“They are raining insults upon me!”
Manet’s complaint to his friend Charles Baudelaire pointed to the overwhelming negative response his painting Olympia received from critics in 1865. An art critic himself, Baudelaire had advocated for an art that could capture the “gait, glance, and gesture” of modern life, and, although Manet’s painting had perhaps done just that, its debut at the salon only served to bewilder and scandalize the Parisian public.
Mocking the classical past
Olympia features a nude woman reclining upon a chaise lounge, with a small black cat at her feet (image above), and a black female servant behind her brandishing a bouquet of flowers (image below). It struck viewers—who flocked to see the painting—as a great insult to the academic tradition. And of course it was. One could say that the artist had thrown down a gauntlet. The subject was modern—maybe too modern, since it failed to properly elevate the woman’s nakedness to the lofty ideals of nudity found in art of antiquity. As the art historian Eunice Lipton described it, Manet had “robbed,” the art historical genre of nudes of “their mythic scaffolding…” Nineteenth-century French salon painting (sometimes also called academic painting—the art advocated by the Royal Academy) was supposed to perpetually return to the classical past to retrieve and reinvent its forms and ideals, making them relevant for the present moment. In using a contemporary subject (and not Venus), Manet mocked that tradition and, moreover, dared to suggest that the classical past held no relevance for the modern industrial present.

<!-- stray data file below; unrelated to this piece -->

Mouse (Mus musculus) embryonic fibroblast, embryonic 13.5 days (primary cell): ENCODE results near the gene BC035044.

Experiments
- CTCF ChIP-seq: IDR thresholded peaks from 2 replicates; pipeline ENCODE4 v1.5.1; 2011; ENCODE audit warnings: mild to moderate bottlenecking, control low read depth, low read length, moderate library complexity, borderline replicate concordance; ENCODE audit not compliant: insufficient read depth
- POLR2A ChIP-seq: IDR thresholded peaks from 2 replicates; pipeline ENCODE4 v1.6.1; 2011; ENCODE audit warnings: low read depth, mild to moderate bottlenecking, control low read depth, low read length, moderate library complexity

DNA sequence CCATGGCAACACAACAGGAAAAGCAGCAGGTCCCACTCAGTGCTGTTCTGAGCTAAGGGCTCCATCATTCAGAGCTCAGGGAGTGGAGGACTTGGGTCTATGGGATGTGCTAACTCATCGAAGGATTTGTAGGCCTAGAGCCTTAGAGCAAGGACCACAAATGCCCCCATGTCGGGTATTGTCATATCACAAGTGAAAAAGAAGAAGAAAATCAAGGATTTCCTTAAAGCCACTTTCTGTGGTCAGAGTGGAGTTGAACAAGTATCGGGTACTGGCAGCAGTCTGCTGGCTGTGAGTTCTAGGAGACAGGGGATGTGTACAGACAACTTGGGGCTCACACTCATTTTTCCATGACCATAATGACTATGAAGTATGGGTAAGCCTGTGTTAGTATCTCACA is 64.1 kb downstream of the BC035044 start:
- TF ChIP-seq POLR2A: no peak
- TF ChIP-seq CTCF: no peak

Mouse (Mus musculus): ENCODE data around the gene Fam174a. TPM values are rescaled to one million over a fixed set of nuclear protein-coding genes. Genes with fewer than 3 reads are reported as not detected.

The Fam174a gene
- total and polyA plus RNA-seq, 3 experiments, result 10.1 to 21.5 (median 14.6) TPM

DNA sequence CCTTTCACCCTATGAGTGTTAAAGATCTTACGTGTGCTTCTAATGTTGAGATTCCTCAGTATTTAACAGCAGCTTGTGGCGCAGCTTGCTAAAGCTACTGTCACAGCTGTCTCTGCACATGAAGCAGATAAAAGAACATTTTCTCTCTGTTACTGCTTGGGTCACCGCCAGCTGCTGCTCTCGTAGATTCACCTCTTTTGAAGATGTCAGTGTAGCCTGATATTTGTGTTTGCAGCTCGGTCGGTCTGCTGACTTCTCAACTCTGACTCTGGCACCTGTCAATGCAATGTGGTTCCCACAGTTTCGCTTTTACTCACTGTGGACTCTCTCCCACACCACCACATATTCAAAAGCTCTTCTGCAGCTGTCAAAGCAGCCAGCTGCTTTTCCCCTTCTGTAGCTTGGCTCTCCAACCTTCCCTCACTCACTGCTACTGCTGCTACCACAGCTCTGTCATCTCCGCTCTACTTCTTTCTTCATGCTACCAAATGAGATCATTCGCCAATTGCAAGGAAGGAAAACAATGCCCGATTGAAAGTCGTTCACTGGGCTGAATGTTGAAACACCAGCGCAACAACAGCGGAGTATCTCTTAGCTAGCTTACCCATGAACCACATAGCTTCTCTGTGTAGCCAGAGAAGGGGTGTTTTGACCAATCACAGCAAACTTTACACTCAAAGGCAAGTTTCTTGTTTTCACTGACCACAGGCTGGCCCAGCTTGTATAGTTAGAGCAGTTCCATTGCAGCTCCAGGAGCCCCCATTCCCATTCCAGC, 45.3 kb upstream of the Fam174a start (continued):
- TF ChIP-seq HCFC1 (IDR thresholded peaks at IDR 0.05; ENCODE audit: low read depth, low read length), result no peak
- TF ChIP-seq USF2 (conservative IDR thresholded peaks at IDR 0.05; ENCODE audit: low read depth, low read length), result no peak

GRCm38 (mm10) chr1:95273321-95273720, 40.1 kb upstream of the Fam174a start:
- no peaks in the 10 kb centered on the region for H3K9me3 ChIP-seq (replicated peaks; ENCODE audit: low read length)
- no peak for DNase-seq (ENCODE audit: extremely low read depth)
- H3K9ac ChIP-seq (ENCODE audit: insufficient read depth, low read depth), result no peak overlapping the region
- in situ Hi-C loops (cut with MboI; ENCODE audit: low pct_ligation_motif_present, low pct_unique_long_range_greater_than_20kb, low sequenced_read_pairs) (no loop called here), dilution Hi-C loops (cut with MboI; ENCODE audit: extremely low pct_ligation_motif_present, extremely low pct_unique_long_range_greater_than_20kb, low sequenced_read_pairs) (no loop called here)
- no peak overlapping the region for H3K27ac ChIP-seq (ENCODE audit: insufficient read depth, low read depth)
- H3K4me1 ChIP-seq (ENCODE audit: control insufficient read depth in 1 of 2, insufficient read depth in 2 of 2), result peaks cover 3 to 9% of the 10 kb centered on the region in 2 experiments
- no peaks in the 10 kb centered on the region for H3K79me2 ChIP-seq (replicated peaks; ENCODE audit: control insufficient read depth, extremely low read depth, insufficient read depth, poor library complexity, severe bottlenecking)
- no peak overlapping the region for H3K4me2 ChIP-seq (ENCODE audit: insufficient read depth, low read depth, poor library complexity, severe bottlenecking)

As if to underscore his rejection of the past, Manet used as his source a well-known painting in the collection of the Louvre—Venus of Urbino, a 1538 painting by the Venetian Renaissance artist Titian (image above)—and he then stripped it of meaning. To an eye trained in the classical style, Olympia was clearly no respectful homage to Titian’s masterpiece; the artist offered instead an impoverished copy. In place of the seamlessly contoured voluptuous figure of Venus, set within a richly atmospheric and imaginary world, Olympia was flatly painted, poorly contoured, lacked depth, and seemed to inhabit the seamy, contemporary world of Parisian prostitution.
Why, critics asked, was the figure so flat and washed out, the background so dark? Why had the artist abandoned the centuries-old practice of leading the eye towards an imagined vanishing point that would establish the fiction of a believable space for the figures to inhabit? For Manet’s artistic contemporaries, however, the loose, fluid brushwork and the seeming rapidity of execution were much more than a hoax. In one stroke, the artist had dissolved classical illusionism and re-invented painting as something that spoke to its own condition of being a painted representation.
The birth of modernist painting
It was for this reason Manet is often referred to as the father of Impressionism. The Impressionists, who formed as a group around 1871, took on the mantle of Manet’s rebel status (going so far as to arrange their own exhibitions instead of submitting to the Salon juries), and they pushed his expressive brushwork to the point where everything dissolved into the shimmering movement of light and formlessness. The 20th century art critic Clement Greenberg would later declare Manet’s paintings to be the first truly modernist works because of the “frankness with which they declared the flat surfaces on which they were painted.”